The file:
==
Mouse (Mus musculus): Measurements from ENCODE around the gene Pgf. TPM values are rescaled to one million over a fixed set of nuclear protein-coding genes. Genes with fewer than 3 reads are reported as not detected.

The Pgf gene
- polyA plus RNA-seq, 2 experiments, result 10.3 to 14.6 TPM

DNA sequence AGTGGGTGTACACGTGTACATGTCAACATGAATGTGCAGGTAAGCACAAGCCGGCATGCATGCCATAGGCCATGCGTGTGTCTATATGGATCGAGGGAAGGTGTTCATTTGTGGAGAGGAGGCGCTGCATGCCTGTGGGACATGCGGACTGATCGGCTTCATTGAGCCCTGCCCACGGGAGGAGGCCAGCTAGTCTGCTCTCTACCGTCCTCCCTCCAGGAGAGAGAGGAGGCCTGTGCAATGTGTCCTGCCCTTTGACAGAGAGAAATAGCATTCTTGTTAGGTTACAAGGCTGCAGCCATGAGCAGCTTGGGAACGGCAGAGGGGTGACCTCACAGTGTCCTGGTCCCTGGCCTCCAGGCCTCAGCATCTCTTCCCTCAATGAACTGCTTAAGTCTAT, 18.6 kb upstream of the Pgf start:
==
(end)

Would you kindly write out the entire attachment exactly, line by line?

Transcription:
Mouse (Mus musculus): Measurements from ENCODE around the gene Pgf. TPM values are rescaled to one million over a fixed set of nuclear protein-coding genes. Genes with fewer than 3 reads are reported as not detected.

The Pgf gene
- polyA plus RNA-seq, 2 experiments, result 10.3 to 14.6 TPM

DNA sequence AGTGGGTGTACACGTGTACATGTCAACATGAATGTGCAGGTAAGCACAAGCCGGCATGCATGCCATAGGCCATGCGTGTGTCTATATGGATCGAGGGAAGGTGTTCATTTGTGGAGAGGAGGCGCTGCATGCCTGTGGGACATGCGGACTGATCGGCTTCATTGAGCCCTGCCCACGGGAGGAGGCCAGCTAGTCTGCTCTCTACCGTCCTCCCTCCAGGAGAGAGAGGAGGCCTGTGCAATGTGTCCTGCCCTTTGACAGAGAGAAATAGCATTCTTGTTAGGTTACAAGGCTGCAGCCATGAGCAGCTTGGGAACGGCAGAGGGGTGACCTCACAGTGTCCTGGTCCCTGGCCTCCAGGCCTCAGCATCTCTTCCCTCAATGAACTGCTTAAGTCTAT, 18.6 kb upstream of the Pgf start: